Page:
McGrawCHARLESTON – Owners of retailer Rite Aid claim West Virginia Attorney General Darrell McGraw altered a suit over generic drug prices in a bid to escape federal jurisdiction.
On Oct. 27, Rite Aid lawyer Robert DeJong of Detroit asked U.S. District Judge John Copenhaver to deny McGraw's motion for remand to Boone County.
DeJong wrote that allegations in the motion differed from those in the complaint.
"As originally filed, the state sought to recover for alleged overpayments by any and all in West Virginia who paid for generic prescription drugs," DeJong wrote. "After Rite Aid removed the case to this court on federal question grounds, the state shifted gears and purportedly excised from its claim any purchases made through Medicare or Medicaid.
"In an apparent effort to keep this court from exercising jurisdiction over this case, the state has again shifted gears."
He wrote that in McGraw's most recent brief, the state no longer seeks damages for purchases under federal laws on health and retirement benefits.
He urged Copenhaver to keep the case in spite of shifting gears and pleaded that by McGraw's interpretation, West Virginia law conflicts with federal law.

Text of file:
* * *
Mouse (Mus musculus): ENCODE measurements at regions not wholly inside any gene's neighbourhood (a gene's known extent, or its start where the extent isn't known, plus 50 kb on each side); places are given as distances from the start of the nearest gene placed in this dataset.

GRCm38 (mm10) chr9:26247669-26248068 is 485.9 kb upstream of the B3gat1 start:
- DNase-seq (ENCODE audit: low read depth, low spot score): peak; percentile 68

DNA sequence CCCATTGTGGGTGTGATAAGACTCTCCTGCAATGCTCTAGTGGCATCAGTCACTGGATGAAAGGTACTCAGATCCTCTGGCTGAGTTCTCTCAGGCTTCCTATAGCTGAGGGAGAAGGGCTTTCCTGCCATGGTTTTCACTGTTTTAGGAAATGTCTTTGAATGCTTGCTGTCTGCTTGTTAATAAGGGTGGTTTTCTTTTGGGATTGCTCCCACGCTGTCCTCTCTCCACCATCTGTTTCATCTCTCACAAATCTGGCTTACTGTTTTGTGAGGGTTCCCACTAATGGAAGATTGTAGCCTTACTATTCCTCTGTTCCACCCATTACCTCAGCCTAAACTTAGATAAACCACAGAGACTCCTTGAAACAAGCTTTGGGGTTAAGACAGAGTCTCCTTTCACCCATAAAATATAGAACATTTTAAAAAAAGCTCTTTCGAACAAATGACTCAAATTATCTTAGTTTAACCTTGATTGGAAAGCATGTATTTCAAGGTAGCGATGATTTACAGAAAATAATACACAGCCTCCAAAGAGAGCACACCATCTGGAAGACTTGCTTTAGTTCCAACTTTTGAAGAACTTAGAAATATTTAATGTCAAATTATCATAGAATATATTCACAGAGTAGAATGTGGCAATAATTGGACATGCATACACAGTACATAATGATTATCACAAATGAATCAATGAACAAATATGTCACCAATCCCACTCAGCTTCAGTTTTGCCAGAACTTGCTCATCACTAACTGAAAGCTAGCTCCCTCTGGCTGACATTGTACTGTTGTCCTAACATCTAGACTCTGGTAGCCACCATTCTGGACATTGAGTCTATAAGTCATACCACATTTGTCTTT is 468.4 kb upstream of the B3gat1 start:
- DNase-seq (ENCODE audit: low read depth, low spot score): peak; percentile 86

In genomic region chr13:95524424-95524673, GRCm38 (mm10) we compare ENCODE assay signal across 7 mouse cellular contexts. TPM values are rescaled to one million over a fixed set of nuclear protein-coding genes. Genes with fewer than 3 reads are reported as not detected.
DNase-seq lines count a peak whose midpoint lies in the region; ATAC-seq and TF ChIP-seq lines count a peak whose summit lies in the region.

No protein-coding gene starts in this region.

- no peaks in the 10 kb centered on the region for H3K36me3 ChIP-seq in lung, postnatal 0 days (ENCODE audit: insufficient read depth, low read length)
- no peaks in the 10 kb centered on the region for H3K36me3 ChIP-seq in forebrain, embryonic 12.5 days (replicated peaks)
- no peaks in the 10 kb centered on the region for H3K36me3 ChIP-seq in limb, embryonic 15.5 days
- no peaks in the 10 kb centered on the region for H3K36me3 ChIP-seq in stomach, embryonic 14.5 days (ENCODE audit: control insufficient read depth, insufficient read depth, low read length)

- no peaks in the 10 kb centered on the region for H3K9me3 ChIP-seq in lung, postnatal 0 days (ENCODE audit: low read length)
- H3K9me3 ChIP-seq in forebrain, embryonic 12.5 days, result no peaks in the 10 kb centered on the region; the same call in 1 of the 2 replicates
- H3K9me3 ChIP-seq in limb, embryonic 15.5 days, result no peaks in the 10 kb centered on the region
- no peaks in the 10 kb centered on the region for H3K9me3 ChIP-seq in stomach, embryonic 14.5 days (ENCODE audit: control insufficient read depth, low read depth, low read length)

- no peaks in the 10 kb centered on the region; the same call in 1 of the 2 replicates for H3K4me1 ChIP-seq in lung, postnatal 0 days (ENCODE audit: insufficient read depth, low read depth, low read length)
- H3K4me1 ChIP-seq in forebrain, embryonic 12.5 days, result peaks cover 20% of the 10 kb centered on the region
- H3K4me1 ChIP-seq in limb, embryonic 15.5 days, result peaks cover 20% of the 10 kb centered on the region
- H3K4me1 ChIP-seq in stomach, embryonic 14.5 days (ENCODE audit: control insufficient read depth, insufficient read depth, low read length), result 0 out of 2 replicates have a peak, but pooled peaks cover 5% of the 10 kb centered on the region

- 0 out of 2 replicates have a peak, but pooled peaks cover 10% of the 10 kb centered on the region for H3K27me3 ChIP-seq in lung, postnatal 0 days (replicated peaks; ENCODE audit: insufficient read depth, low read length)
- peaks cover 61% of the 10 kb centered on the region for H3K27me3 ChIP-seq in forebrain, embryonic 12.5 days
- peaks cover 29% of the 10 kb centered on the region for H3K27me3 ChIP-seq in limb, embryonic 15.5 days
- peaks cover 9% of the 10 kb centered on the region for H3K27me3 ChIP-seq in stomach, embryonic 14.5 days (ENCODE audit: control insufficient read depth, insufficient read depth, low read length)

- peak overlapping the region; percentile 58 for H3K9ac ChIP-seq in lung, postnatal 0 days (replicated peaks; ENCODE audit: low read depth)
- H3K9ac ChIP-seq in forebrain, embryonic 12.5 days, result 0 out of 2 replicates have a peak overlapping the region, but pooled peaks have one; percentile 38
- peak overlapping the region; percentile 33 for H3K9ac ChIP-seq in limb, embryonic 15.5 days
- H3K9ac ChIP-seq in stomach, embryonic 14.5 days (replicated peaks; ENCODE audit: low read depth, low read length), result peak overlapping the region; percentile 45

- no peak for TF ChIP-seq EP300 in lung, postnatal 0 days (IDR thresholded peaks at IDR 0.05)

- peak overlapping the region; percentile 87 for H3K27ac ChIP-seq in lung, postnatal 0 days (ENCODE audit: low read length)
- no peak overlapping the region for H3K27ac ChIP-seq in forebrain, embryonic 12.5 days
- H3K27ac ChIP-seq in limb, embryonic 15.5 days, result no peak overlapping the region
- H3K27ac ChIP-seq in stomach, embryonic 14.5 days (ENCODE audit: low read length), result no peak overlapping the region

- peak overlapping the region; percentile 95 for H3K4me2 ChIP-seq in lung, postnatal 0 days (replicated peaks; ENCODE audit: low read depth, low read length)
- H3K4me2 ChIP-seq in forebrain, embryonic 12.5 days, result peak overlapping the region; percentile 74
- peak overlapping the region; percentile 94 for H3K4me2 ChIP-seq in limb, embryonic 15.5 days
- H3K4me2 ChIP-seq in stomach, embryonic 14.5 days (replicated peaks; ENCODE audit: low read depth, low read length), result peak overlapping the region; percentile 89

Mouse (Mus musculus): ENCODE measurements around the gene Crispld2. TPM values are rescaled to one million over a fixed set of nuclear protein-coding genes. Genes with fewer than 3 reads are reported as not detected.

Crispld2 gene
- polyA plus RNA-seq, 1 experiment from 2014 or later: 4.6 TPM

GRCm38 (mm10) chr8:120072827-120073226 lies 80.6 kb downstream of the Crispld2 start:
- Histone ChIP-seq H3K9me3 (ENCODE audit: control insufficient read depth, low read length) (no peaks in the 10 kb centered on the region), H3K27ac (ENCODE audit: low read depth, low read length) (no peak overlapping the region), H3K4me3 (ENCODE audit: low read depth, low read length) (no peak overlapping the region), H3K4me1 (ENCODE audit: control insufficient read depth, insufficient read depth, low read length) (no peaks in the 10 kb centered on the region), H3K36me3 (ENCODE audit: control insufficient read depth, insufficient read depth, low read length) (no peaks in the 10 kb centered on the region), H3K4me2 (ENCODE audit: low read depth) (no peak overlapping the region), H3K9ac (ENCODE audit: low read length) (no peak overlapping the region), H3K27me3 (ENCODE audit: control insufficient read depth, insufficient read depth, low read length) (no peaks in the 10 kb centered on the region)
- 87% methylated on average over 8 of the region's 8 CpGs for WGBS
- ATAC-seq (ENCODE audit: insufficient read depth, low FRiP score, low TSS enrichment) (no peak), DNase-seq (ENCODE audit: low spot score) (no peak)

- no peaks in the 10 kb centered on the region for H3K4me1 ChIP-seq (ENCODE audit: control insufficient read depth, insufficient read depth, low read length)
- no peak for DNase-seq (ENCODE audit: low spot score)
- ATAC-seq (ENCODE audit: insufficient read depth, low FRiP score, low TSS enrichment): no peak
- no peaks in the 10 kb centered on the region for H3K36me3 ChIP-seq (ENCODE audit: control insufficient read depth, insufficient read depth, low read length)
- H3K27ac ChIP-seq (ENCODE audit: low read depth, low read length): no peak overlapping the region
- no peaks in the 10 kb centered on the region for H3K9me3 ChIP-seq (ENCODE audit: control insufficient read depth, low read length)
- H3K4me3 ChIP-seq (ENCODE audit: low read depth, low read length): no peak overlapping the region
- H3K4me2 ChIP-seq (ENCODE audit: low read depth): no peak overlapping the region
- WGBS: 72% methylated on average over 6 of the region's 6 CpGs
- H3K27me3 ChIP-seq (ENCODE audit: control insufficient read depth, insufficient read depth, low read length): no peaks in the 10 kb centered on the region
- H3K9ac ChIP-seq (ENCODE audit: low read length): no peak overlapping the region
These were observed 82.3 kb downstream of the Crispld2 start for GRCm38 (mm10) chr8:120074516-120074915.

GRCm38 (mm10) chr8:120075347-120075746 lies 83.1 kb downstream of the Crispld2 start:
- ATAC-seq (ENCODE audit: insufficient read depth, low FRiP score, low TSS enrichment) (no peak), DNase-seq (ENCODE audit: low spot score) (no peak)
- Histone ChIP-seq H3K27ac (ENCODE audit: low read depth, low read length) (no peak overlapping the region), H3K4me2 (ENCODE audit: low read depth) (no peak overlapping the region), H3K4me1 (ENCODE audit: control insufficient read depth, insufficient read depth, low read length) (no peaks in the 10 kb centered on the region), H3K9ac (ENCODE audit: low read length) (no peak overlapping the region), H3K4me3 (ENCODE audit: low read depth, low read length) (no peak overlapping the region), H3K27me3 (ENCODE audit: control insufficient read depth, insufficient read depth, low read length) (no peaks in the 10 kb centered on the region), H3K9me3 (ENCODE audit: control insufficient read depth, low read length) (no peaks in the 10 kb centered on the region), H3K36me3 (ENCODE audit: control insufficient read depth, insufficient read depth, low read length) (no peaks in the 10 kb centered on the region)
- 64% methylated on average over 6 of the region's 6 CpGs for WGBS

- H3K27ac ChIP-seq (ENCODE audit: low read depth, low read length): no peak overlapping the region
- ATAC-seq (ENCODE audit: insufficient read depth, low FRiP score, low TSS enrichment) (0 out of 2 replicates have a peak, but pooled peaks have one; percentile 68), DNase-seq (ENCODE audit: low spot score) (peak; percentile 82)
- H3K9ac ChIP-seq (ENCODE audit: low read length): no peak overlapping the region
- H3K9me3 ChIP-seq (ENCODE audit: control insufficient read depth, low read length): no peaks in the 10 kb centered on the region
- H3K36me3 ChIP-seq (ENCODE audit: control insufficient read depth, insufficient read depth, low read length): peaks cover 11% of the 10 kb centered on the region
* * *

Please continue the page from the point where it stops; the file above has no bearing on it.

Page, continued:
"Rite Aid receives payments based on prices set by federal programs and federally defined terms that Rite Aid is in no position to negotiate or change," he wrote.
West Virginia law and federal health benefit law prescribe different price formulas, he wrote, leaving Rite Aid "stuck in the middle of a conflict."
McGraw's suit seeks civil penalties, restitution and disgorgement.
He appointed Charleston lawyers Brian Glasser, John Barrett, Michael Murphy, Joshua Barrett and Sean McGinley as special assistants.
U.S. Magistrate Judge Mary Stanley, managing discovery for Copenhaver, planned a scheduling conference on Oct. 29.